Recipe 4 All: Rum Ingredient
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Recipe 4 All: Rum Ingredient
TODAY’S SPECIALS:

Rum

OSSO BUCO
Crockpot, Italian, Veal; Yield: 4 servings

Liver in Mustard Sauce
Cajun, Main dish, Meats; Yield: 4 servings

Manicotti
Cheese, Hamburger, Main dish, Meats, Vegetables; Yield: 6 servings
» View the recipes involving rum

um is a distilled beverage made from sugarcane by-products such as molasses and sugarcane juice by a process of fermentation and distillation. The distillate, a clear liquid, is then usually aged in oak and other casks. While there are rum producers in places such as Australia, India, Reunion Island, and elsewhere around the world, the majority of rum production occurs in and around the Caribbean and along the Demerara river in South America. Some major rum brands include Bacardi, Stroh, Mount Gay, Bundaberg, Myers, and Pusser's.

Rum is produced in a variety of styles. Light rums are commonly used in mixed drinks, while golden and dark rums are appropriate for use in cooking as well as cocktails. Premium brands of rum are also available that are made to be consumed neat or on the rocks.

Rum plays a part in the culture of most islands of the West Indies, and has famous associations with the British Royal Navy and piracy. Rum has also served as a popular medium of exchange that helped to promote slavery along with providing economic instigation for Australia's Rum Rebellion and the American Revolution.

The origin of the word rum is unclear. A common claim is that the name was derived from rumbullion meaning "a great tumult or uproar". Another claim is the name is from the large drinking glasses used by Dutch seamen known as rummers, from the Dutch word roemer, a drinking glass. Other options include contractions of the words saccharum, Latin for sugar, or arFrench for aroma. Regardless of the original source, the name had come into common use by May 1657 when the General Court of Massachusetts made illegal the sale of strong liquor "whether knowne by the name of rumme, strong water, wine, brandy, etc., etc."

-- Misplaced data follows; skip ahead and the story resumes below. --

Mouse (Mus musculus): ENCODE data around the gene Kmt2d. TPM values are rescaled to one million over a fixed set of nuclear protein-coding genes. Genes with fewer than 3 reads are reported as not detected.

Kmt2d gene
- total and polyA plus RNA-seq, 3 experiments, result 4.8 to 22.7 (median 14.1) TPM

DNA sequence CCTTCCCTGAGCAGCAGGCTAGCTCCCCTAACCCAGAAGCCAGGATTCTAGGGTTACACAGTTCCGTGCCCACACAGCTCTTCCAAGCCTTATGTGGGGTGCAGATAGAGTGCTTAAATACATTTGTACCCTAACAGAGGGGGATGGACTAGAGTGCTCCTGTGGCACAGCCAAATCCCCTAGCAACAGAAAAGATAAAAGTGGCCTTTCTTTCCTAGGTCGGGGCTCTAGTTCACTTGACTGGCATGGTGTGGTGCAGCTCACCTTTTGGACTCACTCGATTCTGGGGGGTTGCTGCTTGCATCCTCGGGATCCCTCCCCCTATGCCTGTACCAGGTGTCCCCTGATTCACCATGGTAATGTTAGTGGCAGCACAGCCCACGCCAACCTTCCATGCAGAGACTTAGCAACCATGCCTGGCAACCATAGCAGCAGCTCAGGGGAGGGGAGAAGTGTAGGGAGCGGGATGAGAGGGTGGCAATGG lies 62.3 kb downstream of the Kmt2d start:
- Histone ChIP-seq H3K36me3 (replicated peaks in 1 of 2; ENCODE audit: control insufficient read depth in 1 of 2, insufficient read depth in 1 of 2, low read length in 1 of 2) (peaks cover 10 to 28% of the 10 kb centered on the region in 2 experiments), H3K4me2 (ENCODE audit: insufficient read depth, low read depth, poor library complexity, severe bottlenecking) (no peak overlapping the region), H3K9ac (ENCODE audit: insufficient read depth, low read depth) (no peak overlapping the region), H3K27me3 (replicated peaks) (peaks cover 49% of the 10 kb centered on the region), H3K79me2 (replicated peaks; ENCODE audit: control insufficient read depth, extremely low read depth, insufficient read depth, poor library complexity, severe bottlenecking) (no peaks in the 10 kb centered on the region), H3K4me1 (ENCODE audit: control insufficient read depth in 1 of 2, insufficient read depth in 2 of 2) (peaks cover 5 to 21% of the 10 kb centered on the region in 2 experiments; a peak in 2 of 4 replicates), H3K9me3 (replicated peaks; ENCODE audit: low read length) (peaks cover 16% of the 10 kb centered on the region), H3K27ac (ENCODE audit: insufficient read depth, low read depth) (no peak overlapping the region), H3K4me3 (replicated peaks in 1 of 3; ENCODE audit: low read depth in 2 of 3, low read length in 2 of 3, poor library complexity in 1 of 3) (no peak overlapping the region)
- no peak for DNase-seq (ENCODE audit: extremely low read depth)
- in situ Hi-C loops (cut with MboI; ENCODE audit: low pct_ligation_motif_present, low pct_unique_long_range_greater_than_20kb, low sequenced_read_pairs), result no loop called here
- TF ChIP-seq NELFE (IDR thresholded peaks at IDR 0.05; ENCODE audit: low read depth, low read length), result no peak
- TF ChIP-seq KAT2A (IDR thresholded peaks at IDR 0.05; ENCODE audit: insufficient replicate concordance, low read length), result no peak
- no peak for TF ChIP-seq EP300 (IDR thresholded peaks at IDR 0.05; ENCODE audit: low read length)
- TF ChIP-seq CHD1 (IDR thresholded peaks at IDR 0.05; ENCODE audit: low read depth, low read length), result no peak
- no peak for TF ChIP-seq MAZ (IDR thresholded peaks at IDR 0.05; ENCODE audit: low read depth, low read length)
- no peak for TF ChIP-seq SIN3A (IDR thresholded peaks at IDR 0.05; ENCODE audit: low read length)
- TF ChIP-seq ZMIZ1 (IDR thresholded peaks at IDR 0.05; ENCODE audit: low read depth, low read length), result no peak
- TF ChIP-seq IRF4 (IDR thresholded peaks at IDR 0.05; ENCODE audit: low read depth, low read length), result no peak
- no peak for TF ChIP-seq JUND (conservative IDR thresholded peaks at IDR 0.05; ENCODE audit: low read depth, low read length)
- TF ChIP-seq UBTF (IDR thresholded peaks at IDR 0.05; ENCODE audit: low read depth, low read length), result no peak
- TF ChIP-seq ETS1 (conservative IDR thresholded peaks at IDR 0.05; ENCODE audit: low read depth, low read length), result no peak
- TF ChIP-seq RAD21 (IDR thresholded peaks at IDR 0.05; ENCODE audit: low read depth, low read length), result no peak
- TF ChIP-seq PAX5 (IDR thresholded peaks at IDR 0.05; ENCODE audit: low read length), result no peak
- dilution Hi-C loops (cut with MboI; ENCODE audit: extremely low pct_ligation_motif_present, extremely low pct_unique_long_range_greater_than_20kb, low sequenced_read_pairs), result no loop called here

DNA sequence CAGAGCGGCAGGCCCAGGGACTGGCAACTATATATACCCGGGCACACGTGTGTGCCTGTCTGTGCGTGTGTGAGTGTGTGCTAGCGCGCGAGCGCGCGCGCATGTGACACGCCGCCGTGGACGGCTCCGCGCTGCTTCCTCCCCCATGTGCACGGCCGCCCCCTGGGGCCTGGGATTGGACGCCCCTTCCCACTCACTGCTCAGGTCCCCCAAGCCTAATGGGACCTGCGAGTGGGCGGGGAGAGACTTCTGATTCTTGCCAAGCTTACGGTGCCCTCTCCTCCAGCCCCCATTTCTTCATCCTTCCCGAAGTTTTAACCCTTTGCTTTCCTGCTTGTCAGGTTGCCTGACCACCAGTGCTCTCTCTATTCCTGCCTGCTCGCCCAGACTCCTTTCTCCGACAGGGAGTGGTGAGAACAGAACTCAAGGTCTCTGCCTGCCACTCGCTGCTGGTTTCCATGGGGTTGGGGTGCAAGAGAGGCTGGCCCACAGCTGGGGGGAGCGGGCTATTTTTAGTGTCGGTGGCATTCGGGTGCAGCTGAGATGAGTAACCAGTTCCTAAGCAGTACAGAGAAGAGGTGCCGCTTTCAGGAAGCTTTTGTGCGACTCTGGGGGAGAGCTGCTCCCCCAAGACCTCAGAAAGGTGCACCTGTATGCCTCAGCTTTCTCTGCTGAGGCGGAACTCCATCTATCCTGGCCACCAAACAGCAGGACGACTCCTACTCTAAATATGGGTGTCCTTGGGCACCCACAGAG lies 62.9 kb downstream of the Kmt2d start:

In current usage, the name used for a rum is often based on the rum's place of origin. For rums from Spanish-speaking locales the word ron is used. A ron aejo indicates a rum that has been significantly aged and is often used for premium products. Rhum is the term used for rums from French-speaking locales, while rhum vieux is an aged French rum that meets several other requirements.

Some of the many other names for rum are Rumbullion, Rumbustion, Barbados water, Rumscullion, Devil's Death, Nelson's Blood, and Rumbo. A version of rum from Newfoundland is referred to by the name Screech, while some low-grade West Indies rums are called tafia.

Besides rum punch, cocktails such as the Cuba Libre and Daiquiri have well-known stories of their invention in the Caribbean. Tiki culture helped expand rum's horizons with inventions such as the Mai Tai and Zombie. Other well-known cocktails containing rum include the Pia Colada, a drink made popular by Rupert Holmes' song "Escape (The Pia Colada Song)", and the Mojito. Cold-weather drinks made with rum include the Rum toddy and Hot buttered rum. In addition to these well-known cocktails, a number of local specialties utilize rum. Examples of these local drinks include Bermuda's Dark and Stormy (dark rum with ginger beer), and the Painkiller from the British Virgin Islands.

Rum may also be used as a base in the manufacture of liqueurs. Spiced Rum is made by infusing rum with a combination of spices. Another combination is jagertee, a mixture of rum and black tea.

Rum may also be used in a number of cooked dishes. It may be used as a flavoring agent in items such as rum balls or rum cakes. Rum is commonly used to macerate fruit used in fruitcakes and is also used in marinades for some Caribbean dishes. Rum is also used in the preparation of Bananas Foster and some hard sauces.



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